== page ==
cMOOCs are designed as massive networks. The idea is that these networks are neither centralized, nor decentralized, but distributed so that the collapse of a given node or set of nodes does not cause the collapse of the entire network. cMOOCs are based on networked cooperation rather than group collaboration – (See Downes on Groups and Networks)

SD ALT-C slidesharecMOOCs promote diversity, the kind of diversity that comes with a mesh network. xMOOCs encourage a huge diversity of participants, but in cMOOC terms diversity is more than broadcasting the same message to thousands of people, i.e. the model of a centralized network. It involves diversity of approach and resources, i.e. participants are involved in determining the approach and creating the resources.

The original cMOOCs are based on long standing principles of open education and use open educational resources, i.e. they do not create content to go into the course, they use content that is already ‘out there’ on the web and ‘open’ and link to it. This avoids issues of copyright. xMOOCs build their content within the course platform and this is copyrighted, i.e. it cannot be taken and freely distributed outside the course.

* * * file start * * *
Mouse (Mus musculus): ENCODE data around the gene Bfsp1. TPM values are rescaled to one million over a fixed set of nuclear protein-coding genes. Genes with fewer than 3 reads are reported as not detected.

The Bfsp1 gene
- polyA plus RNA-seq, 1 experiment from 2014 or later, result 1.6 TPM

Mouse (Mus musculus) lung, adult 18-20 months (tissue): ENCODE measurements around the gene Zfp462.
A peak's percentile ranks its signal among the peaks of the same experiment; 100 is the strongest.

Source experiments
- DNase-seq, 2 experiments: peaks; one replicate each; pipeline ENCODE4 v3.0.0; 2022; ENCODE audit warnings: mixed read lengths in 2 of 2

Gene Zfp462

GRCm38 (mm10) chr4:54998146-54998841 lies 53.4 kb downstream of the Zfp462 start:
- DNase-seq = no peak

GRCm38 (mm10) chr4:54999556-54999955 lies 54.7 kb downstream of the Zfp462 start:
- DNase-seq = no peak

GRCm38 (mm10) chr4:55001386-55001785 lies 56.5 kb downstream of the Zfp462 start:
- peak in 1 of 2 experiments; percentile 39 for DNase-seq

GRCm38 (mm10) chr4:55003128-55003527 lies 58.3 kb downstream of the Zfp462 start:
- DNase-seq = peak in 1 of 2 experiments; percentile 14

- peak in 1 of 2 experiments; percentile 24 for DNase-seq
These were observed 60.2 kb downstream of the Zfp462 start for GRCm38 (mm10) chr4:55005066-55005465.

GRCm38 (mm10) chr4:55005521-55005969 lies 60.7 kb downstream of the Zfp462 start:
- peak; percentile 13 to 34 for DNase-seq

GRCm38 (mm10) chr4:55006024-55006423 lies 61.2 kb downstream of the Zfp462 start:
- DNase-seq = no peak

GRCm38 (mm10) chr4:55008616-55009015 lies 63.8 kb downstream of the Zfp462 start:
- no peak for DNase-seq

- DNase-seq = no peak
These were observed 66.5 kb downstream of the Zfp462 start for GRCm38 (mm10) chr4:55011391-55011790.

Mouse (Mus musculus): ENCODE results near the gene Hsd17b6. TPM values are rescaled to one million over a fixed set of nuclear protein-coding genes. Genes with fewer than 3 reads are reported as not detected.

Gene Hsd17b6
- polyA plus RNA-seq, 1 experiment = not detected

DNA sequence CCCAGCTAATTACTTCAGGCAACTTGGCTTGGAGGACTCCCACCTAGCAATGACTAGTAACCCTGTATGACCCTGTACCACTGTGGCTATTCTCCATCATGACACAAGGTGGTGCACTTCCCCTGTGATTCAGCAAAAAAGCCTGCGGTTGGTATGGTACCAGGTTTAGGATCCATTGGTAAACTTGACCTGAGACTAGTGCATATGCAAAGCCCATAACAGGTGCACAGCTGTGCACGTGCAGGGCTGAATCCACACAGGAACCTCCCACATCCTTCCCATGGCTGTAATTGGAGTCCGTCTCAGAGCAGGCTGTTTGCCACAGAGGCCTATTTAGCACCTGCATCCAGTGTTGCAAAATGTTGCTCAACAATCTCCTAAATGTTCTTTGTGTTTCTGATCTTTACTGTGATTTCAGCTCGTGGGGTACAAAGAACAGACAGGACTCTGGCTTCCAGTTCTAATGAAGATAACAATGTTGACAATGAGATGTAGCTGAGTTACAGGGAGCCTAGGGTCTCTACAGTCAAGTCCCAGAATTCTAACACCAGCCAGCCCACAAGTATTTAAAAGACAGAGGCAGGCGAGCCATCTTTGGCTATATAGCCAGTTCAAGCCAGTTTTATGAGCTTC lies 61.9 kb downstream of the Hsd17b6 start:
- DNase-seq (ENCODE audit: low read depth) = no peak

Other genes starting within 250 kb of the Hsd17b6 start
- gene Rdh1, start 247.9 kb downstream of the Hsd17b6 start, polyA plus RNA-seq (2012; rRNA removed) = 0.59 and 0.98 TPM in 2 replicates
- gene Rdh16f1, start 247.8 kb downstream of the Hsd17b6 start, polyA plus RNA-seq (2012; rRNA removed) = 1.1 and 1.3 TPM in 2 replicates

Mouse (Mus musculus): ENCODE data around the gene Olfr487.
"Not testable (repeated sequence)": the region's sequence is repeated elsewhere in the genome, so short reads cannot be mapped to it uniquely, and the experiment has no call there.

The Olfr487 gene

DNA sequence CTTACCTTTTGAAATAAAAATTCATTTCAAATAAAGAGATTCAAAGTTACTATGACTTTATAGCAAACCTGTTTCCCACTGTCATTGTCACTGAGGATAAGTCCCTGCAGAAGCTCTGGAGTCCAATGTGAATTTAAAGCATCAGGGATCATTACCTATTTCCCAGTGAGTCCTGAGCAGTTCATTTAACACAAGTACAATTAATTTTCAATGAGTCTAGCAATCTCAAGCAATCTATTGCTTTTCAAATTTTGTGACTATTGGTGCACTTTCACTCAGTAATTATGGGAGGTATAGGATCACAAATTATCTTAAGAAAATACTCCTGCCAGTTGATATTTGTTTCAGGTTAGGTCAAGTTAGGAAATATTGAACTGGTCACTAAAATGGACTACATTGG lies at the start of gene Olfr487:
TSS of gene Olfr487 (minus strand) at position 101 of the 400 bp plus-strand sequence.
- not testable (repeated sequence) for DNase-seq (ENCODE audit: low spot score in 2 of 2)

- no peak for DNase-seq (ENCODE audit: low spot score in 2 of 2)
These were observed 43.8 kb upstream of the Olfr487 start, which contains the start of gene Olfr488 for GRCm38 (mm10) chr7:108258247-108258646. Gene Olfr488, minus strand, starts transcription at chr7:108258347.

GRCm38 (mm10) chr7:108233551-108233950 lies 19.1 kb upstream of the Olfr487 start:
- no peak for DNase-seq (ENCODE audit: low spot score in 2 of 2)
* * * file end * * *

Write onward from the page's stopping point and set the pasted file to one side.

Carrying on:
cMOOCs connect participants and resources through immersion. They are intended to be disruptive, and to overwhelm participants.

MOOCs were not designed to serve the missions of the elite colleges and universities. They were designed to undermine them, and make those missions obsolete’ (Stephen Downes – The Great Re-Branding)

Through this they hope that participants will learn how to navigate complex learning environments and be critically selective in lines of enquiry they choose to follow. This model of learning is intended to reflect the current learning climate and environment in which we exist, i.e. a complex fast changing world where there is far more information available than we can ever hope to cope with or keep up with. cMOOC instructors model behaviour, but because the cMOOC environment is dynamic and continually changing, students cannot replicate the instructor’s behaviour – they have to self-organise. In contrast xMOOCs have adopted more of a transmission model of instruction.

Key activities in cMOOCs are remixing and repurposing, i.e. that content will be created, ideally co-created, through interaction with freely available open resources. Most xMOOCs do not allow for this, although I think EDcMOOC may be an exception, but I wasn’t a participant and this would need to be confirmed.